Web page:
does the lime render soak in any rain onto it? or does it protect the wall from the rain but also allows it to breath?

tile/clad it?.

Original Poster

patonar

We had a similar issue with rain ingress - but the pointing was shot … We had a similar issue with rain ingress - but the pointing was shot too.. so we had the pointing re-done, then the builders sprayed a silicone type coating over the walls.Seems really good - not sure how long it lasts, but it makes the water bead off. Been a couple of years now and its still going strong.



have you noticed any damp patches on the inside of your house due to the reasons mentioned by anewkillerstar?

EN1GMA

does the lime render soak in any rain onto it? or does it protect the … does the lime render soak in any rain onto it? or does it protect the wall from the rain but also allows it to breath?



Exactly, it stops the rain but allows the bricks to breath. Basically, we have a property that has a very exposed gable wall that at some point has had a cement render applied to it (cement render is not breathable). Over the years the moisture that has been locked into the brickwork underneath the render has caused significant damp issues inside the building. A waterproof paint was also applied, but this only made the situation worse. I have researched this issue no end and have had the silicone option discredited by pretty much every damp expert worth their salt (and their argument makes sense). I'll post a link to an article that outlines the benefits of lime render. It should be noted that this building is more than 100 years old so has solid walls which are more susceptible to these sort of issues.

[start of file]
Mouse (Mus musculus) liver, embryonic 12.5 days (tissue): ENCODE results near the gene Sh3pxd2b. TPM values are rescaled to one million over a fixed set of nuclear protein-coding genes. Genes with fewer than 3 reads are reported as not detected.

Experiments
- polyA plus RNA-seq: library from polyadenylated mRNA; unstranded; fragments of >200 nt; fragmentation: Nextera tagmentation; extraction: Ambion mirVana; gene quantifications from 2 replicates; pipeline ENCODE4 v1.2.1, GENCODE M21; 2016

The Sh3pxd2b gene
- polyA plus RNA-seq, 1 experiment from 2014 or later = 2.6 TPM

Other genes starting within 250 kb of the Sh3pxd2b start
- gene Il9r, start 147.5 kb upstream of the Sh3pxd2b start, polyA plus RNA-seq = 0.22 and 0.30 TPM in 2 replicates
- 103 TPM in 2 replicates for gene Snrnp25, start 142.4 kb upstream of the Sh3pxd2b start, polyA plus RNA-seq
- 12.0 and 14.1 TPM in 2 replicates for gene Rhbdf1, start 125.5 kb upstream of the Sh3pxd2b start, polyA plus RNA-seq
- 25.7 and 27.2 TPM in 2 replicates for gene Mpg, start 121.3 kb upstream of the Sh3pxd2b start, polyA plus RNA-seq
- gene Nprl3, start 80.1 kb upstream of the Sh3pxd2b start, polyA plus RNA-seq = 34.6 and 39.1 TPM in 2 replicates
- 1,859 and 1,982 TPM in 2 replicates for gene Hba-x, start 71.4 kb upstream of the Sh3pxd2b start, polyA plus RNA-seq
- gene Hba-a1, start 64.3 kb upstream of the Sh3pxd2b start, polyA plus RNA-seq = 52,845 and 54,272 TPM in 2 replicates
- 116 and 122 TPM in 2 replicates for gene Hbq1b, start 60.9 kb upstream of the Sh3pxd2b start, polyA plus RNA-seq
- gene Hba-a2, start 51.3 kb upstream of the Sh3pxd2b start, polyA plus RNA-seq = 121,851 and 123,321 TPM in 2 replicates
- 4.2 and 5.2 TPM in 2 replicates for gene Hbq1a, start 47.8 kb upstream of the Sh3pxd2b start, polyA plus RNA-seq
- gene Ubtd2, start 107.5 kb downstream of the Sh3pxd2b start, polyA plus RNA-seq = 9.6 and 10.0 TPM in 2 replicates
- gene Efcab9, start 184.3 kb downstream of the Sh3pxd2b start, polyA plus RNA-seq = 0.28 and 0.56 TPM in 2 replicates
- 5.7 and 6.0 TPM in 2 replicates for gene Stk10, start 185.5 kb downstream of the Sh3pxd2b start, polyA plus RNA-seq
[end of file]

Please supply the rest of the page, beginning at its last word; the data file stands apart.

Edited by: "anewkillerstar" 28th Nov 2014

Original Poster

Thanks for everyone for their advice. keep the advice coming as im trying to get as much info as possible before I decide.

thanks to everyone so far.

EN1GMA

have you noticed any damp patches on the inside of your house due to the … have you noticed any damp patches on the inside of your house due to the reasons mentioned by anewkillerstar?



Nope its been perfect since ;-)

Original Poster

patonar

Nope its been perfect since ;-)



if you are able to find out the exact thing the builders used then that would be handy. just a request mate

dont want to end up applying something which makes it worse.

EN1GMA

if you are able to find out the exact thing the builders used then that … if you are able to find out the exact thing the builders used then that would be handy. just a request mate :pdont want to end up applying something which makes it worse.



I will have a look in the shed in the morning - sure there is half a can left.

Original Poster

patonar

I will have a look in the shed in the morning - sure there is half a can … I will have a look in the shed in the morning - sure there is half a can left.



thanks